A major increase in oocyte cryopreservation cycles in the USA, Australia and New Zealand since 2010 is highlighted by younger women but a need for standardized data collection

Molly Johnston, Nadine M. Richings, Angela Leung, Denny Sakkas, Sally Catt

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Abstract

STUDY QUESTION: What are the cohort trends of women undergoing oocyte cryopreservation (OC)? SUMMARY ANSWER: There has been a dramatic increase in OC cycles undertaken each year since 2010, and the demographics of women accessing OC has shifted to a younger age group, but so far very few women have returned to use their cryopreserved oocytes in treatments. WHAT IS KNOWN ALREADY: Although OC, as a method of fertility preservation, is offered around the world, global data are lacking on who is accessing OC, who is returning to thaw oocytes and whether these trends are changing. STUDY DESIGN, SIZE, DURATION: A trinational retrospective cohort study was performed of 31 191 OC cycles and 972 oocyte thaw (OT) cycles undertaken in the USA (2010-2016) and 3673 OC and 517 OT cycles undertaken in Australia/New Zealand (Aus/NZ; 2010-2015). PARTICIPANTS/MATERIALS, SETTING, METHODS: Data were obtained from the USA Society for Assisted Reproductive Technology (SART) national registry and the Australian and New Zealand Assisted Reproduction Database (ANZARD). De-identified data were requested on all autologous oocyte freeze-all cycles and all cycles where autologous oocytes were thawed to be used in a treatment cycle for the time periods of interest. MAIN RESULTS AND THE ROLE OF CHANCE: In both the USA and Aus/NZ, there has been a dramatic rise in the number of OC cycles performed each year (+880% in the USA from 2010 to 2016 and +311% in Aus/NZ from 2010 to 2015). Across both regions, most women undergoing OC were aged in their late 30s, but the average age decreased over time (USA: 36.7 years vs 34.7 years in 2010 and 2016, respectively). The number of women returning for thaw cycles was low (USA: 413 in 2016, Aus/NZ: 141 in 2015) and most thaw cycles (47%) across both regions involved oocytes that were frozen for <6 months. In the USA, a higher proportion of cycles resulted in a live birth when only thawed oocytes were used, compared to cycles that combined thawed oocytes with fresh oocytes (25% vs 11%, respectively; P < 0.001). Age at retrieval influenced live birth rate in the USA; 38% of thaw cycles started in women who stored oocytes when aged ≤35 years resulted in a live birth, whereas only 16% resulted in a live birth for women who stored oocytes when aged ≥36 years. Similar data were unobtainable from Aus/NZ. LIMITATIONS, REASONS FOR CAUTION: There were limitations associated with both the SART and ANZARD data outputs received. The format in which the ANZARD data were provided, and the inconsistencies seen amongst cycle reporting in the SART dataset, restricted data interpretation. For example, both datasets did not provide a clear indication as to why women were undergoing OC and it was not possible to accurately calculate duration of storage for thaw cycles in the USA. We also did not obtain details on embryo quality from either database and acknowledge that embryo quality and subsequent outcome (embryo freezing or discard) would be of interest, especially when considering the efficacy of OC. WIDER IMPLICATIONS OF THE FINDINGS: The data show that there is widespread demand for OC, and it is increasingly undertaken by younger women; however, the limitations encountered in the dataset support the need for a shift to a more uniform approach to data collection and presentation by large databases, worldwide. STUDY FUNDING/COMPETING INTEREST(S): This study received funding from the Fertility Society of Australia to support the ANZARD data extraction. M.J. is supported by an Australian Government Research Training Program Scholarship stipend. The authors declare no competing interests.N/A.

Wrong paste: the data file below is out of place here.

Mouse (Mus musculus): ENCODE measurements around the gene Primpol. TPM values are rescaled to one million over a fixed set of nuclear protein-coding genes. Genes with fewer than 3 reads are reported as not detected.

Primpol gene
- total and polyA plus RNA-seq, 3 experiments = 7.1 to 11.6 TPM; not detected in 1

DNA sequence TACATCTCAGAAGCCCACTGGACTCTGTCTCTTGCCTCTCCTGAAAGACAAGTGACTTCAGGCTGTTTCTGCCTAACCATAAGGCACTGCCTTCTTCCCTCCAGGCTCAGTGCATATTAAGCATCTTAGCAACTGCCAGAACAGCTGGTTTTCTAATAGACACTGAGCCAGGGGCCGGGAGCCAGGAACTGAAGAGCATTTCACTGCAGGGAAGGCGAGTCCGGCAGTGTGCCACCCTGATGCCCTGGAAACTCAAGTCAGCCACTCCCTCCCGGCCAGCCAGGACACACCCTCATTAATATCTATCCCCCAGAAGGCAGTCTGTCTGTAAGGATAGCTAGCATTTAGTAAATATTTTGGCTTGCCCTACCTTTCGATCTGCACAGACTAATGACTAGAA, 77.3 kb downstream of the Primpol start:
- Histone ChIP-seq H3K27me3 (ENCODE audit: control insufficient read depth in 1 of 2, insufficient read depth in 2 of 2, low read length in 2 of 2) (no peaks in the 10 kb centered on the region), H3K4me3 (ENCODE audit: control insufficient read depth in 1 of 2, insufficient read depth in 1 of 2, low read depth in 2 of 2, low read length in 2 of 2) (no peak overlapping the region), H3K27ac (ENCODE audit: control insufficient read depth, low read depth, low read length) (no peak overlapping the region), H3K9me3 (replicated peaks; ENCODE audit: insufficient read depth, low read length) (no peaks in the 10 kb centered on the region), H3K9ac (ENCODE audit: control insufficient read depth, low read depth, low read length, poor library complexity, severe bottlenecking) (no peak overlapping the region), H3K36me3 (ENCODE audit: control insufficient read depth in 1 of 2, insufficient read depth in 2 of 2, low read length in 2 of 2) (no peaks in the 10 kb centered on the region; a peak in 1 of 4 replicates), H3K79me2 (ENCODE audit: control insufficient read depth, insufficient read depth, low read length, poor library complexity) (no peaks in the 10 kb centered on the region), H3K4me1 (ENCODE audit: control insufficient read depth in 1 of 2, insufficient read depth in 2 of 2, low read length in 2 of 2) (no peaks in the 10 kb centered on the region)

Original languageEnglish
Pages (from-to)624-635
Number of pages12
JournalHuman Reproduction
Volume36
Issue number3
DOIs
Publication statusPublished - 18 Feb 2021

Keywords

  • ART
  • database
  • egg freezing
  • family planning
  • fertility options
  • fertility preservation
  • fertility treatment
  • oocyte cryopreservation
  • oocyte thaw

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